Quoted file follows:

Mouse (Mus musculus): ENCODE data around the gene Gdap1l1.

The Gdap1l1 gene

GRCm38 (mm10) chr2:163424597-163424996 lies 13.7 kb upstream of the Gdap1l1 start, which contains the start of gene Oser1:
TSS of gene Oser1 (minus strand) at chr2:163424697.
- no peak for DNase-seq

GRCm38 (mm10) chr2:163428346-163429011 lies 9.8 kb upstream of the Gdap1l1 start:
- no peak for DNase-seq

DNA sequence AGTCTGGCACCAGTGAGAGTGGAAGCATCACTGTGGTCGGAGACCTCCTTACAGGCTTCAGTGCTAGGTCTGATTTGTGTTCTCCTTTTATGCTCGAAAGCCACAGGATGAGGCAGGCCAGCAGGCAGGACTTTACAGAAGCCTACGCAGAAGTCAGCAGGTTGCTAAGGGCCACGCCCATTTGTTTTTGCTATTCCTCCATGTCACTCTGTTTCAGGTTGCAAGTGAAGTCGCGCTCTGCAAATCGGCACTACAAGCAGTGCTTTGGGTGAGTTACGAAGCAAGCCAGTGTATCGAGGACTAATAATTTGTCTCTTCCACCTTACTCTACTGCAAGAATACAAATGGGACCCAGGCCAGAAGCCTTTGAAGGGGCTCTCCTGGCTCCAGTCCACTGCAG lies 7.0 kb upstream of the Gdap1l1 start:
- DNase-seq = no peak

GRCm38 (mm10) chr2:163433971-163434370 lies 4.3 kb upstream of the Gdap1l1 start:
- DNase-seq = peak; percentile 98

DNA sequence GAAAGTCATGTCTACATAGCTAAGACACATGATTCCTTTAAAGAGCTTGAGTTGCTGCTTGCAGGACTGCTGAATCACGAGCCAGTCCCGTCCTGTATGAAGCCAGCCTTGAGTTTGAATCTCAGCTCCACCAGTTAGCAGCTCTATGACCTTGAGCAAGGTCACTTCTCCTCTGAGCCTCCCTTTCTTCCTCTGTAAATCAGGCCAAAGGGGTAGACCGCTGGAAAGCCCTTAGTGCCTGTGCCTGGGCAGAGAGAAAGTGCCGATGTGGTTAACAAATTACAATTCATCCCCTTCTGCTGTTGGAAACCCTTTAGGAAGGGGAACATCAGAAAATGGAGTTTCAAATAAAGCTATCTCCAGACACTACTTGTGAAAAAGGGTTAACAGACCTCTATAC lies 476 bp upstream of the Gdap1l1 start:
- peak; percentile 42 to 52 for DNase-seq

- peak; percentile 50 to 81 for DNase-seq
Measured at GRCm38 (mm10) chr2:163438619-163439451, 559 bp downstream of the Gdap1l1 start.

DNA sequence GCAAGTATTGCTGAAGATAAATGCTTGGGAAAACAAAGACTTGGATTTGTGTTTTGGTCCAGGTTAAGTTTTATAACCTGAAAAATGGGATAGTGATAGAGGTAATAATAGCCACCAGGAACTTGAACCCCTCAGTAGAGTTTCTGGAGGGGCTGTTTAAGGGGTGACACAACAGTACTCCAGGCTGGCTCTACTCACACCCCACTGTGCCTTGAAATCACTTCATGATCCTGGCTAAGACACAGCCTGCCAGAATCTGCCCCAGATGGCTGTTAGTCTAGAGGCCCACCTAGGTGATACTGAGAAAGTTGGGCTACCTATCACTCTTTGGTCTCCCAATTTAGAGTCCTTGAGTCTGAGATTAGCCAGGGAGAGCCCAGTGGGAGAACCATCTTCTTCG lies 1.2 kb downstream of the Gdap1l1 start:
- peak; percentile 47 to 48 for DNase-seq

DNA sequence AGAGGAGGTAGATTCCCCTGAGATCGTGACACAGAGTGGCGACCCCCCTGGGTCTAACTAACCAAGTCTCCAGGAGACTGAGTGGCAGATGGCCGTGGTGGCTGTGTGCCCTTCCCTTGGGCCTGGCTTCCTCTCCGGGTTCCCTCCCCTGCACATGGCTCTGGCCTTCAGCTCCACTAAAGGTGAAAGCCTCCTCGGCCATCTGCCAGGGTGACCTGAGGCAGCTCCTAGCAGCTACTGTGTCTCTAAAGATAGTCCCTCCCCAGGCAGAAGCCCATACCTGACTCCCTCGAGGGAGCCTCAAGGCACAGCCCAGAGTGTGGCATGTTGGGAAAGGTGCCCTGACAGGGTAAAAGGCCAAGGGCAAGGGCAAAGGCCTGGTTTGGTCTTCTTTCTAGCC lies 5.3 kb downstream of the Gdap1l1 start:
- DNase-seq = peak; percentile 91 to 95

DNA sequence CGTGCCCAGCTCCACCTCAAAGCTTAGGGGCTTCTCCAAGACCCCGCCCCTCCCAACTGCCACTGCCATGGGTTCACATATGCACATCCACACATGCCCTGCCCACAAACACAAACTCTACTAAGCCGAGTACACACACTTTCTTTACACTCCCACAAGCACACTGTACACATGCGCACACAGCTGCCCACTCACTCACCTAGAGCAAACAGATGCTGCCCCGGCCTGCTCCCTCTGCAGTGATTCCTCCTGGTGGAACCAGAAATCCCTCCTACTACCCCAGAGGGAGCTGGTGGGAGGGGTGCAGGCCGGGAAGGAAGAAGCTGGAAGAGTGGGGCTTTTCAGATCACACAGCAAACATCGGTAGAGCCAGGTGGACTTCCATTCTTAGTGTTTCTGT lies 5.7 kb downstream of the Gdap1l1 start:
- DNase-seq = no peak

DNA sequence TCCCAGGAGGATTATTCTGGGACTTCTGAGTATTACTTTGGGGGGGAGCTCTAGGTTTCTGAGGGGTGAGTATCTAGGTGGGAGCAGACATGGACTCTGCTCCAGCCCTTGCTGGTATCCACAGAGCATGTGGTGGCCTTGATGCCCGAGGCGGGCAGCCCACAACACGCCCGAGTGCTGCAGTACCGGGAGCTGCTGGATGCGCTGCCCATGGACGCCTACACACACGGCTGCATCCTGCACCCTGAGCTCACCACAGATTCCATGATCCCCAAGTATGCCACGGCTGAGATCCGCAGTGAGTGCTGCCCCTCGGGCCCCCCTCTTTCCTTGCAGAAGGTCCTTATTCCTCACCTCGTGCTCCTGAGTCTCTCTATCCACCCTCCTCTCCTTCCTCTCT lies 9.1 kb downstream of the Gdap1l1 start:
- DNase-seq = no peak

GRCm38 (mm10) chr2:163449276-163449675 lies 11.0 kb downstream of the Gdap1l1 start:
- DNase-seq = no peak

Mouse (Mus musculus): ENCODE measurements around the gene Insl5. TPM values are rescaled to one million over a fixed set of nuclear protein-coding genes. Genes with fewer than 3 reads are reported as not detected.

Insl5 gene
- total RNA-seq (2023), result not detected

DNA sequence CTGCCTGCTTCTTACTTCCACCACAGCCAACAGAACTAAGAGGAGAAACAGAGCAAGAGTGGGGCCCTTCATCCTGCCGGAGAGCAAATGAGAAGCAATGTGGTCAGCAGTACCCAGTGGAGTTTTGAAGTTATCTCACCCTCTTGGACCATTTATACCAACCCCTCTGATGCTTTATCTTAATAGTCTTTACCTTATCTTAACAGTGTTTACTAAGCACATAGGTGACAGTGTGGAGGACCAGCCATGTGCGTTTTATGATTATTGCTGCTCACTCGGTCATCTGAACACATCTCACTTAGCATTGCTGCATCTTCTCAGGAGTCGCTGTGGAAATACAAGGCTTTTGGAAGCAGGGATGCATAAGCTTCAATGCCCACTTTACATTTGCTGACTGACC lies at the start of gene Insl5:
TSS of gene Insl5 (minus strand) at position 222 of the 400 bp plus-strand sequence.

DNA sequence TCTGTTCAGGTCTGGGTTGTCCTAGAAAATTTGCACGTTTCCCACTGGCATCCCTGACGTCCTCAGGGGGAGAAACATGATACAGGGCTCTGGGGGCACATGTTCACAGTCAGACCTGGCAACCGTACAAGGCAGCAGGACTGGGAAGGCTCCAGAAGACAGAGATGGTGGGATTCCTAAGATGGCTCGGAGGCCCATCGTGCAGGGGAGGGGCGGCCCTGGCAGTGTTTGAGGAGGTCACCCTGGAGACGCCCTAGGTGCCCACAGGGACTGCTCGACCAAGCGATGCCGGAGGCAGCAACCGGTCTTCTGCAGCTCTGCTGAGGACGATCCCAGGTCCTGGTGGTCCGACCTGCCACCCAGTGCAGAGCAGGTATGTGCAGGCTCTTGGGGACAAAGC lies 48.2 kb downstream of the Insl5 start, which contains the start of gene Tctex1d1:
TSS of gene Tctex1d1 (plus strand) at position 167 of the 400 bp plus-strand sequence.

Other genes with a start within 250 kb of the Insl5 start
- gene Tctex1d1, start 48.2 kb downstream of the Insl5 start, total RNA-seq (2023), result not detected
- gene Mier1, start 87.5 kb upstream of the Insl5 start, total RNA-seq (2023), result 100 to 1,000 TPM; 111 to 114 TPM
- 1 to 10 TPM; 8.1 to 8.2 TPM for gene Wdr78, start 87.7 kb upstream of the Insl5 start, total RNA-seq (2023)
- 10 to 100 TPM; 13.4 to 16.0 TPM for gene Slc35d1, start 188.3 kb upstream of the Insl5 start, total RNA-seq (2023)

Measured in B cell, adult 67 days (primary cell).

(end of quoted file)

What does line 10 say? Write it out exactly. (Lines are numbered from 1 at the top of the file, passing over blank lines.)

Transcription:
GRCm38 (mm10) chr2:163433971-163434370 lies 4.3 kb upstream of the Gdap1l1 start: